While perhaps it is not the exact moment for me to make these observations, in view of what the Minister of Trade and Commerce has said to-night, I venture -to suggest that a very earnest effort be made to see to it that whatever experiments are carried out and whatever research is undertaken will be something of a practical character and that the results will be made available to the Canadian people. We should utilize not only the knowledge which we ourselves obtain, but also the wide knowledge available to us by reason of the researches and experiments conducted in other countries. I could give my own experience of coming in contact with men from foreign lands who were visiting this and other British dominions merely for the purpose of ascertaining what knowledge had been obtained by experiments and research work in order to utilize it in their own country. That is important. I desire to add my voice to what has been said by my hon. friend from St. Lawrence-St. George as to the desirability of careful scrutiny of every effort that is being made to ensure that we utilize not only our best brains for scientific effort in this country, but also the methods and the wonderful knowledge that has come to us from other countries.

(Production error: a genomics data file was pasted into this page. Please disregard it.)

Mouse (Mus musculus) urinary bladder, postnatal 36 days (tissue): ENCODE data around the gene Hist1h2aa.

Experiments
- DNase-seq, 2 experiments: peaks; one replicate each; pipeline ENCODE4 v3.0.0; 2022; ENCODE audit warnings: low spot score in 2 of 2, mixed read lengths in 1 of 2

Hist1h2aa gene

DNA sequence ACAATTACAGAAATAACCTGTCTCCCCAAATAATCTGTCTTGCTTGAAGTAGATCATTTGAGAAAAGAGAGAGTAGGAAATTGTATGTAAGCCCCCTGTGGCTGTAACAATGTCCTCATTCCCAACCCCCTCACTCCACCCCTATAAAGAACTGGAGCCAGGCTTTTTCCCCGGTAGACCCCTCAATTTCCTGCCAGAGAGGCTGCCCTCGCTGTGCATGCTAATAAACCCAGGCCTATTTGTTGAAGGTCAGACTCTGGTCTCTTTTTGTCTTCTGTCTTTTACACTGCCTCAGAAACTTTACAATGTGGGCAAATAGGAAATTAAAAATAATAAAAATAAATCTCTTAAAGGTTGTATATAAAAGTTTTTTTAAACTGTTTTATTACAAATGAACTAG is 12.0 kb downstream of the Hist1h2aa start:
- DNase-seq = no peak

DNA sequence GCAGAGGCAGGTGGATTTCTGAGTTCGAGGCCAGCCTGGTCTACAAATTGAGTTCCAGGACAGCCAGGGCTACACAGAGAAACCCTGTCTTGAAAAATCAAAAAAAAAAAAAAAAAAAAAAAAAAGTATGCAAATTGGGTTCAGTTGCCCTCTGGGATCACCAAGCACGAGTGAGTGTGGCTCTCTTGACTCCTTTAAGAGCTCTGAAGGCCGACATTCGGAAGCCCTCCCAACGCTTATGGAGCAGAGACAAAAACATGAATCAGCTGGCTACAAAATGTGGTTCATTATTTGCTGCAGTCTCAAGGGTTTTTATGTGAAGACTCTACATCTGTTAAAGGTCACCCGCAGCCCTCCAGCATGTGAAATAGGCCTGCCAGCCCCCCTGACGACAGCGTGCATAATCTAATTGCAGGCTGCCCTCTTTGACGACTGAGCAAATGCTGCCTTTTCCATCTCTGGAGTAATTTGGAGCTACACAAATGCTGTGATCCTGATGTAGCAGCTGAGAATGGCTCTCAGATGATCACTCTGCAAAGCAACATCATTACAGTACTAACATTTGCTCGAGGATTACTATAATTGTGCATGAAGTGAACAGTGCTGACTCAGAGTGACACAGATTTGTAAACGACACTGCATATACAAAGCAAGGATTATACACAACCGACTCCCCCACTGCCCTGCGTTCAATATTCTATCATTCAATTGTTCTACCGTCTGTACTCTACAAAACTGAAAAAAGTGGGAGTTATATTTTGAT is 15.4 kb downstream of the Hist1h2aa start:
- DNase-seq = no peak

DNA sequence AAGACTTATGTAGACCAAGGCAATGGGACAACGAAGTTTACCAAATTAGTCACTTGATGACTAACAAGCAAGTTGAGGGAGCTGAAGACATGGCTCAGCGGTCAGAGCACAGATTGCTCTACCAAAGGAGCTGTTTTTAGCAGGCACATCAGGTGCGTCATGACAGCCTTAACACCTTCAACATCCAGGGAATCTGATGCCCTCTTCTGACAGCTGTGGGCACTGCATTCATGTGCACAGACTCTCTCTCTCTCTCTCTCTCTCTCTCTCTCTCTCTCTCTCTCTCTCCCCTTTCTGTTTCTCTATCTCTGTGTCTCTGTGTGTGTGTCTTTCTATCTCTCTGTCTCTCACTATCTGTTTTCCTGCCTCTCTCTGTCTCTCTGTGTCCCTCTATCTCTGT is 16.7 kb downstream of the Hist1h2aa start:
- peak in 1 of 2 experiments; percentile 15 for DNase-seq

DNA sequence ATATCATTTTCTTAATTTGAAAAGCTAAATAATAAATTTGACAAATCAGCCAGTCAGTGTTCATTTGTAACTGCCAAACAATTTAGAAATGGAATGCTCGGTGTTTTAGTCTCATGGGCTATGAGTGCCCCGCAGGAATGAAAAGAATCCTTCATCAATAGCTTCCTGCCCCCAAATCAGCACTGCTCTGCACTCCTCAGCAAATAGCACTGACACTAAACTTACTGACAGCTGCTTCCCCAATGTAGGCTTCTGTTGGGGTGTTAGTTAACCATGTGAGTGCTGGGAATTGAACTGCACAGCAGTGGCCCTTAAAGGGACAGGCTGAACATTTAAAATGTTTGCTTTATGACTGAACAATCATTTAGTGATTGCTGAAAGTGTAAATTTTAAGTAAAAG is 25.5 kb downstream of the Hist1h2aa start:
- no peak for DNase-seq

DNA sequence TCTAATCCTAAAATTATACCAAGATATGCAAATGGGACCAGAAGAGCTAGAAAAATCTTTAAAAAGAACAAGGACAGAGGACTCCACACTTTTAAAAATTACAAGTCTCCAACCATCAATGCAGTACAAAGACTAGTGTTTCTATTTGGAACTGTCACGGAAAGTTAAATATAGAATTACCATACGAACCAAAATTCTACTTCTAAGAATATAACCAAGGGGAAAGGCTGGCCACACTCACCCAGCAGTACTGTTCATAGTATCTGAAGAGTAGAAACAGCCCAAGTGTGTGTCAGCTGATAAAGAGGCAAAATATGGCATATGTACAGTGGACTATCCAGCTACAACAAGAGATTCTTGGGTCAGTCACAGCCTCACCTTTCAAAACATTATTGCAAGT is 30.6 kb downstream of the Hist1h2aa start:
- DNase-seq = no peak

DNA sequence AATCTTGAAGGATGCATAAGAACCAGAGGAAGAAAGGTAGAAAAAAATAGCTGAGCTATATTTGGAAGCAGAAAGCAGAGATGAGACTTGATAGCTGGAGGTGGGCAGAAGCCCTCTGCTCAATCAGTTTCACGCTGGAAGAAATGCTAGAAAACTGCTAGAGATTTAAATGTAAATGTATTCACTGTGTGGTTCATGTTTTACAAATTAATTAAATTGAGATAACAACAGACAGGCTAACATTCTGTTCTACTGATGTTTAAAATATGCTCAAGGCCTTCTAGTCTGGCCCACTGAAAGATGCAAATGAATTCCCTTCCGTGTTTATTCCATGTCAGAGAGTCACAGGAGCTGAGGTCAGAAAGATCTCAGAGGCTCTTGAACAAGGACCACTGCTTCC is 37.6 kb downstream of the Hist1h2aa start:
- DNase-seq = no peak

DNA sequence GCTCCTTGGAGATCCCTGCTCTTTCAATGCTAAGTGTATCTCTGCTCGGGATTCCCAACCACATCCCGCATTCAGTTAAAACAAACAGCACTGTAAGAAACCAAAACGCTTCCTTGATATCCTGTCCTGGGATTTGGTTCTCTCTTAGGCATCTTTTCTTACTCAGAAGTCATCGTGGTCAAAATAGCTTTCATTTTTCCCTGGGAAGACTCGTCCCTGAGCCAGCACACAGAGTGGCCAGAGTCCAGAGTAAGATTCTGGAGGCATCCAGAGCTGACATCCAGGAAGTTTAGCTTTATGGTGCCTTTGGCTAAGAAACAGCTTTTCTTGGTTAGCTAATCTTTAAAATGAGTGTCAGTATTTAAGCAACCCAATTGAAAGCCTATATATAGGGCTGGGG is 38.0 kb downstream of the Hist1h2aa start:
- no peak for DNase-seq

There is just one difficulty. I think we should not have too high hopes and expectations with respect to this matter. I remember during the war the representatives of a great American firm coming into our far west to
Lignite Coal-Mr. Kaiser